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ABC Makes TV Less FreeABC Makes TV Less Free

Now only authenticated subscribers and others prepared to pay get access to ABC content during the first week after a show's initial broadcast.

Mari Silbey

January 2, 2014

2 Min Read
ABC Makes TV Less Free

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In another move to restrict online access to broadcast TV, ABC Inc. will soon force viewers to sign in with their pay-TV credentials in order to stream on-demand content during the first week after a show airs on television.

The network posted information on the policy change on its Watch ABC website, along with a list of pay-TV providers participating as partners. Most of the major cable and telecom TV operators are on that list, but Time Warner Cable Inc. (NYSE: TWC) is a notable exception. DirecTV Group Inc. (NYSE: DTV) and Dish Network LLC (Nasdaq: DISH) are missing in action as well.

ABC started down the paywall path last spring when it launched the Watch ABC app. The app makes live streams of ABC shows available on the Web, but only to authenticated pay-TV subscribers. (See ABC Joins Live TV Streaming Parade.)

The latest news from the network extends the authentication requirement to early on-demand viewing as well. ABC notes that users without a pay-TV subscription will still be able to access new content with a Hulu Plus account or by purchasing new episodes through iTunes or Amazon Instant Video. The new policy goes into effect on January 6.

The idea of making network TV free online has come under assault in recent years as broadcast programmers have grown to rely more heavily on licensing fees to supplement advertising revenue. (See 'Free' TV Model Under Threat.)

News Corp. (NYSE: NWS), which jointly owns Hulu LLC with both Walt Disney Co. (NYSE: DIS) (parent company to ABC) and Comcast Corp. (Nasdaq: CMCSA, CMCSK), started locking up its online programming for the first eight days after broadcast back in 2011. As the trend continues into 2014, it will make the legal battles over Aereo Inc. even more interesting to watch. The more broadcasters restrict online access to TV shows, the more valuable Aereo's service has the potential to become. (See Aereo Fight Heats Up in DC.)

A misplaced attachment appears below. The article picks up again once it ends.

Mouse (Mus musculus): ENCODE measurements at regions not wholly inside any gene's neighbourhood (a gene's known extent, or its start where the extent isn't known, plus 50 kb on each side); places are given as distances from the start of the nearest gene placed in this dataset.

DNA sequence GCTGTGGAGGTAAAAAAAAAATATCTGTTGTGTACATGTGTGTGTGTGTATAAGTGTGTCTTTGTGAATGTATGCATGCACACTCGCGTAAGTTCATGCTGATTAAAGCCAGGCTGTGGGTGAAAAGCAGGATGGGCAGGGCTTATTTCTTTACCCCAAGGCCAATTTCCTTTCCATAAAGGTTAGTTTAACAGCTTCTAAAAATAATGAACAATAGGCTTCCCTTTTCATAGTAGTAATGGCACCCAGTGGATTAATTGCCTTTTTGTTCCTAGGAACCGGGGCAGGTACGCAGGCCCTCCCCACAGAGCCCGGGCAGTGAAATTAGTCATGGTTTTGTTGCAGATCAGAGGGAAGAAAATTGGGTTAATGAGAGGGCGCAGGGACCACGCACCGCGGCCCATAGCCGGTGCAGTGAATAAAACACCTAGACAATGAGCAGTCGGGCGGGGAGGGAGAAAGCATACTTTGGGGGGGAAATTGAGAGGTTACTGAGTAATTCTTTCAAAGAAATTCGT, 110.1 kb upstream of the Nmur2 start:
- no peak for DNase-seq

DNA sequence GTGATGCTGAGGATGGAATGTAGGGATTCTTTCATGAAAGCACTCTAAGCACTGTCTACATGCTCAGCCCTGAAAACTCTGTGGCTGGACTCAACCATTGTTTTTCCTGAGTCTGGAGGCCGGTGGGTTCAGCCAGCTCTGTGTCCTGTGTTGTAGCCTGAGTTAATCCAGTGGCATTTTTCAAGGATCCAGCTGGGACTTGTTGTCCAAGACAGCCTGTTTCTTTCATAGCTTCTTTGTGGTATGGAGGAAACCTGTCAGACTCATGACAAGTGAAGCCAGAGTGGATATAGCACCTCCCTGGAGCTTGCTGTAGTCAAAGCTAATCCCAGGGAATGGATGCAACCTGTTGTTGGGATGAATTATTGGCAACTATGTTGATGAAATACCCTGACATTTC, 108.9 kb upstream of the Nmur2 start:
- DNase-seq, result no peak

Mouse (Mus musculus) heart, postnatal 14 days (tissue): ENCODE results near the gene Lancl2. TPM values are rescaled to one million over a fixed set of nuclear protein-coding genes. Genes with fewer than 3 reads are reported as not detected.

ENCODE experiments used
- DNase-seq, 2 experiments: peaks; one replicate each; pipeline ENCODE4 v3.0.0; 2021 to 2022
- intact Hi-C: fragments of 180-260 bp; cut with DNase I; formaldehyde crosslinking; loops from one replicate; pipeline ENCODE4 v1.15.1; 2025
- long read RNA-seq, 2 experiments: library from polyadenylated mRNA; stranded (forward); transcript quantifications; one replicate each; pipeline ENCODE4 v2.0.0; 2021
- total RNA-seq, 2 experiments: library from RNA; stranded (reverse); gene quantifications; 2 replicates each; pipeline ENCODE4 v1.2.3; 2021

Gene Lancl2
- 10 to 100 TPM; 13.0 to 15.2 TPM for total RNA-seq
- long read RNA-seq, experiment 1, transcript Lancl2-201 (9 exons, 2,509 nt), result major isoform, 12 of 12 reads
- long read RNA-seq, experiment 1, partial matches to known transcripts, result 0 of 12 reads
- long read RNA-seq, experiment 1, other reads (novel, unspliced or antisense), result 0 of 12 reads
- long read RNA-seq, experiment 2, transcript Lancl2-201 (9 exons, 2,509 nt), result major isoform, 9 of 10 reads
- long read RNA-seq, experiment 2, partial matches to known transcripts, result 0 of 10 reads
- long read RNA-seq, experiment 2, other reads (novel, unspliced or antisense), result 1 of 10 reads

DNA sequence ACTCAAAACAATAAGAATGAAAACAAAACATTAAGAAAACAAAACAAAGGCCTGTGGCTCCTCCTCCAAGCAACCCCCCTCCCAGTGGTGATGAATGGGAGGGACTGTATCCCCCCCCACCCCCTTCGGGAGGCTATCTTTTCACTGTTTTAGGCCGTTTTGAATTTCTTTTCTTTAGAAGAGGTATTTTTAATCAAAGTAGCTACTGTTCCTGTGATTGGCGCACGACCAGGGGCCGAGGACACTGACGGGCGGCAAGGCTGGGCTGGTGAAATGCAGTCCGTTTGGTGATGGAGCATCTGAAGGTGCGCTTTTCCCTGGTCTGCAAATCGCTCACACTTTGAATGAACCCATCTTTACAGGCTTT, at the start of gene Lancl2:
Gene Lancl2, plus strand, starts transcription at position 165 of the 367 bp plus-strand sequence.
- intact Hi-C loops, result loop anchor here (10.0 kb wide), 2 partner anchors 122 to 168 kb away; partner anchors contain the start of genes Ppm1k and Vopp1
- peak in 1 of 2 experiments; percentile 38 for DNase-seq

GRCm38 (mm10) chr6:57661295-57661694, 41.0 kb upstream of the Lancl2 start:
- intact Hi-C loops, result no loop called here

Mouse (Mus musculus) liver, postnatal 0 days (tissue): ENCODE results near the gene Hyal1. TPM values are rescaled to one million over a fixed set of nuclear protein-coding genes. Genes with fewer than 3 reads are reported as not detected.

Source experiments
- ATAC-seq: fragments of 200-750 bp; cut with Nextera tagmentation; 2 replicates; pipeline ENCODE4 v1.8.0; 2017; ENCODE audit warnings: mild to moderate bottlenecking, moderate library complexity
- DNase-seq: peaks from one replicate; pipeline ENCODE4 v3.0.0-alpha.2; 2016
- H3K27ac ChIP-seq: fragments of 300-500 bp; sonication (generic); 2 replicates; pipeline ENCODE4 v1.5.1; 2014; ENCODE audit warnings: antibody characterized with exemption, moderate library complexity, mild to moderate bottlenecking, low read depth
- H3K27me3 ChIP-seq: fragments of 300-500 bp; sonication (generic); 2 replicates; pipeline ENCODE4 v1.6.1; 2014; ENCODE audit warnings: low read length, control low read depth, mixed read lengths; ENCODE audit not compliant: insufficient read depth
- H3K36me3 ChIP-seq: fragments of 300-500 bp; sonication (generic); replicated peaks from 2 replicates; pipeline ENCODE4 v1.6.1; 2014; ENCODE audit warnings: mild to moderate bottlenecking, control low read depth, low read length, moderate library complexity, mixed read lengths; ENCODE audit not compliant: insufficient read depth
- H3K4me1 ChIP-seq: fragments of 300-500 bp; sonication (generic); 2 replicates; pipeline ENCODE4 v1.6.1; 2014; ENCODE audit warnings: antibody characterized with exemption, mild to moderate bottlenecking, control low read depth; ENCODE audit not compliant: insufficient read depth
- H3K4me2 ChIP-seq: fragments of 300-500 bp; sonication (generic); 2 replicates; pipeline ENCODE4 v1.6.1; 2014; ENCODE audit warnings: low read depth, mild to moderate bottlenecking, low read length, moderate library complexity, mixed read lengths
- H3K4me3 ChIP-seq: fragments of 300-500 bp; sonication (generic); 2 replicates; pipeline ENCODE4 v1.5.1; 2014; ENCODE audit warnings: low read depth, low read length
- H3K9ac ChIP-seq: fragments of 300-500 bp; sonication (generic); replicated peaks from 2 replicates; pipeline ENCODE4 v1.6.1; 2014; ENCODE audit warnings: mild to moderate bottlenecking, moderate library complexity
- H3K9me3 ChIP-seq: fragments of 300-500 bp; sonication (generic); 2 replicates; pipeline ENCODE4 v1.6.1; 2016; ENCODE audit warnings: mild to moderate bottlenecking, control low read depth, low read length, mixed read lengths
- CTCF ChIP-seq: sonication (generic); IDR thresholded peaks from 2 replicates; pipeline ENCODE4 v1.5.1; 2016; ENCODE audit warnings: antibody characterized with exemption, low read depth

— Mari Silbey, Special to Light Reading

About the Author(s)

Mari Silbey

Senior Editor, Cable/Video

Mari Silbey is a senior editor covering broadband infrastructure, video delivery, smart cities and all things cable. Previously, she worked independently for nearly a decade, contributing to trade publications, authoring custom research reports and consulting for a variety of corporate and association clients. Among her storied (and sometimes dubious) achievements, Mari launched the corporate blog for Motorola's Home division way back in 2007, ran a content development program for Limelight Networks and did her best to entertain the video nerd masses as a long-time columnist for the media blog Zatz Not Funny. She is based in Washington, D.C.

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